WHO calls Mumbai world's 4th most-polluted city, but Maharashtra denies
The May-2 WHO report that ranks Mumbai ahead of Beijing as fourth most polluted city globally, hasn't gone down well with Maharashtra government. While WHO reported Mumbai's PM levels are miles ahead of permissible limit, MPCB said Mumbai's air quality is "moderate" as per Center's 2009 measurement standards. The Center has set threshold limit for PM2.5 at 40microgram, but WHO has it at 10microgram.
PM/Particulate matter refers to extremely fine substances having diameter in microns: 1-micron for PM1, 2.5-micron for PM2.5 and so on. By-products of factory emission, vehicular smoke and more, PM, which remain suspended in air, are lethal as they clog the lungs, hence causing lung cancer.
Dr Gufran Baig, Project Director, SAFAR, who has been measuring air quality of Mumbai since three years, too expressed displeasure at WHO's report. "Mumbai pollution cannot build up significantly due to the coast and often gets swept away because of oceanic winds," he stated. He added WHO considered just a single station data, a busy traffic junction, and didn't even rope in Indian stakeholders.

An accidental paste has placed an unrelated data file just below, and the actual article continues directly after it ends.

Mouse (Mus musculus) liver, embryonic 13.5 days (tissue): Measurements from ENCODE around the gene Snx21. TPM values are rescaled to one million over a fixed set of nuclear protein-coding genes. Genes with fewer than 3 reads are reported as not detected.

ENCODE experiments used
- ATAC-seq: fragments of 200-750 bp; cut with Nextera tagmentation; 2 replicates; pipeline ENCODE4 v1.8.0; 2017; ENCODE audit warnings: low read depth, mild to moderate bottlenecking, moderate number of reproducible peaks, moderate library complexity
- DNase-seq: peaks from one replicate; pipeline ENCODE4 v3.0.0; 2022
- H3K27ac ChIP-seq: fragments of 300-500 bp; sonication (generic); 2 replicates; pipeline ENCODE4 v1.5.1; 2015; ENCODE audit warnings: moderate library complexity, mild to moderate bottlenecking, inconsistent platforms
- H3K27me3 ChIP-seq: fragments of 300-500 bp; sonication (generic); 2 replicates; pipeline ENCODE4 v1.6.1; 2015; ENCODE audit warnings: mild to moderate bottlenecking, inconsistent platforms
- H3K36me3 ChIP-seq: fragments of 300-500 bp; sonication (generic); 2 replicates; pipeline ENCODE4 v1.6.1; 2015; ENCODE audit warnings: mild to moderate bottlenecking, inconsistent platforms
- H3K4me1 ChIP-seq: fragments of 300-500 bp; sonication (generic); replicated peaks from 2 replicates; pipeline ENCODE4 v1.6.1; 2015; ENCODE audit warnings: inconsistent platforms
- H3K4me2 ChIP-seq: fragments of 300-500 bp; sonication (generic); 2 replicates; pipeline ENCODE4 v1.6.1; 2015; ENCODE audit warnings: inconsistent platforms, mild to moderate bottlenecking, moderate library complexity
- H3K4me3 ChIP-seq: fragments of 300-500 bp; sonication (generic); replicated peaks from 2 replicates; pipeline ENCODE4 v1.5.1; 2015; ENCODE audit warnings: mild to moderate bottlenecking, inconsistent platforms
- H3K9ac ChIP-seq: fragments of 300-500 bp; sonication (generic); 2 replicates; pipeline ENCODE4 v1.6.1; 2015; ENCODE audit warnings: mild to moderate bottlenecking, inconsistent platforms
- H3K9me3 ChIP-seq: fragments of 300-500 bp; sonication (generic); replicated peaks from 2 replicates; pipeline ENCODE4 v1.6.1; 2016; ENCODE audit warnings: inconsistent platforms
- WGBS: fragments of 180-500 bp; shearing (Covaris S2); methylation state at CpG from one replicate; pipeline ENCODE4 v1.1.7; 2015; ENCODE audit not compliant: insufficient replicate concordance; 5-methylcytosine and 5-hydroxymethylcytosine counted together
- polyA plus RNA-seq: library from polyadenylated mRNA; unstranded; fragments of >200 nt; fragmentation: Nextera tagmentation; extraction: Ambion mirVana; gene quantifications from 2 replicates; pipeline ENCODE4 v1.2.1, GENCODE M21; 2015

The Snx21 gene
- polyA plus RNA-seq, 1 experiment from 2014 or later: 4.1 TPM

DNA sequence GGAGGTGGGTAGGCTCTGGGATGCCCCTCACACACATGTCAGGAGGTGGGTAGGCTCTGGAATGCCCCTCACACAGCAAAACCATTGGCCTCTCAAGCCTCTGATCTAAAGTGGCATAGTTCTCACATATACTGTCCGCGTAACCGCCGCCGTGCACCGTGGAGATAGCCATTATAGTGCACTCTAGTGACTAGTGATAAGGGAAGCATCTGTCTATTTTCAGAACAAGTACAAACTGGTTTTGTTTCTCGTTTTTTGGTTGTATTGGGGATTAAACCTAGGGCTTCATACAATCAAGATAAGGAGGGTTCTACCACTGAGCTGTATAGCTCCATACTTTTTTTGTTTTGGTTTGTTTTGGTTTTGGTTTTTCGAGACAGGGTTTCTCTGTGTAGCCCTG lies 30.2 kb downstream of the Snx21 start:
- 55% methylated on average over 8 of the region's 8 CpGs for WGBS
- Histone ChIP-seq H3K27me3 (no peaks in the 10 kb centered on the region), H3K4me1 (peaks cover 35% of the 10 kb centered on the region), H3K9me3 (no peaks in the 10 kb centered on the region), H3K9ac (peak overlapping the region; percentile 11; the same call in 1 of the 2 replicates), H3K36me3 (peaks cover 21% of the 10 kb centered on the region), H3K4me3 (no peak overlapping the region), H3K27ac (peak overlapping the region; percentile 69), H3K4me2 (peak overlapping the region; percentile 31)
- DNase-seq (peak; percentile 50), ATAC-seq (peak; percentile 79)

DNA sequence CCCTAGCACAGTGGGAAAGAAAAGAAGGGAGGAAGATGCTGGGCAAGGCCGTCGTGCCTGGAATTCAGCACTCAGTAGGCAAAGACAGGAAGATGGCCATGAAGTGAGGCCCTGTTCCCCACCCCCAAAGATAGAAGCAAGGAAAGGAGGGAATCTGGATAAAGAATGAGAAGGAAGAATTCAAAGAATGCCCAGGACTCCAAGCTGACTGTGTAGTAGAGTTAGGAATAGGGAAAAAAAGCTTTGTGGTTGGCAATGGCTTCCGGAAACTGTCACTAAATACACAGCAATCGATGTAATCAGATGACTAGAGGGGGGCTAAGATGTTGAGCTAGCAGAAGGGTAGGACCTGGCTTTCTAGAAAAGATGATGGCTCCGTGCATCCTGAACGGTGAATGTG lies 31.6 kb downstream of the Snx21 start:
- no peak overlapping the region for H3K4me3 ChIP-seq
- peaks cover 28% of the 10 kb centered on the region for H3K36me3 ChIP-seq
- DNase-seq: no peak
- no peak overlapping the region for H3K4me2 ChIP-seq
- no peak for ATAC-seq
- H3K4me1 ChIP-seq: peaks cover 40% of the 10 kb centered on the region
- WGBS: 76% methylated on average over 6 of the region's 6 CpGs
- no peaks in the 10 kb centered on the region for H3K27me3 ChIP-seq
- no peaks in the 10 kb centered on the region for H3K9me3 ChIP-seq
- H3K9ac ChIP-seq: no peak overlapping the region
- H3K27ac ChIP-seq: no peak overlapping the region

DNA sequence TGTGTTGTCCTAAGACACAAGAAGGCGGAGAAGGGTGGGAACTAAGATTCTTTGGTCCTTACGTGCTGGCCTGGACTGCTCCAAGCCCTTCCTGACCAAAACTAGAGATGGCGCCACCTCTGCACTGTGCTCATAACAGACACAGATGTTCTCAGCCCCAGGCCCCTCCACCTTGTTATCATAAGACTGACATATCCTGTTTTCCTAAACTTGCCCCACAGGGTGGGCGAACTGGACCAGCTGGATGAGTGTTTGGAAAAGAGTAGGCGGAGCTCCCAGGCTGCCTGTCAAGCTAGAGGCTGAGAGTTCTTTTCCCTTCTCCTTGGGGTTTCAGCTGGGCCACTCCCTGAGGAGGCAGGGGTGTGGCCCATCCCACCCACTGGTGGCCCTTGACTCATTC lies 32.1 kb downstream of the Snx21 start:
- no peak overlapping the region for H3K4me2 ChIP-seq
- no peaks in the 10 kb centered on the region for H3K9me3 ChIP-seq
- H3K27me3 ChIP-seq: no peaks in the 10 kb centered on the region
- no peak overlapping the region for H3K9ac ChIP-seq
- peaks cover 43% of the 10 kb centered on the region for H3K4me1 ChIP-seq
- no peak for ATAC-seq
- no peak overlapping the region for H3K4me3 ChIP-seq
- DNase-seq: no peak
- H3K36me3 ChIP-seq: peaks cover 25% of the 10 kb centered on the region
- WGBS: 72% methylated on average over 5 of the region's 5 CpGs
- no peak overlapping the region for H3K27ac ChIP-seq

Baig's analysis found support in NEERI director Dr Rakesh Kumar who termed the report unrealistic. While emphasizing for an in-depth study, Kumar stated, "One has to understand that at times dust accounts for up to 50% of pollutants, but not all dust types are harmful to health." Senior MPCB officials reasoned that to get an overall picture, WHO should sample every spot in Mumbai.
MPCB joint-director Dr VM Mothgare didn't deny rising air-pollution levels. As solutions, conversion to CNG is being discussed, as is enforcing "new construction and demolition rules," he said, adding IIT-Bombay would come up with "a scientific plan" under Maharashtra Clear Air Mission-2022. Recently, Environment Minister Ramdas Kadam and youth-leader Aaditya Thackeray launched an initiative where non-banned plastics will be recycled by Coca-Cola and UNDP.
Not just WHO, even IIT-Bombay researchers found out recently that Mumbai's pollution is set to rise by 65% in the next seven years. In the WHO report, however, Mumbai wasn't alone. 13 more Indian cities were in the world's top 20 most polluted cities.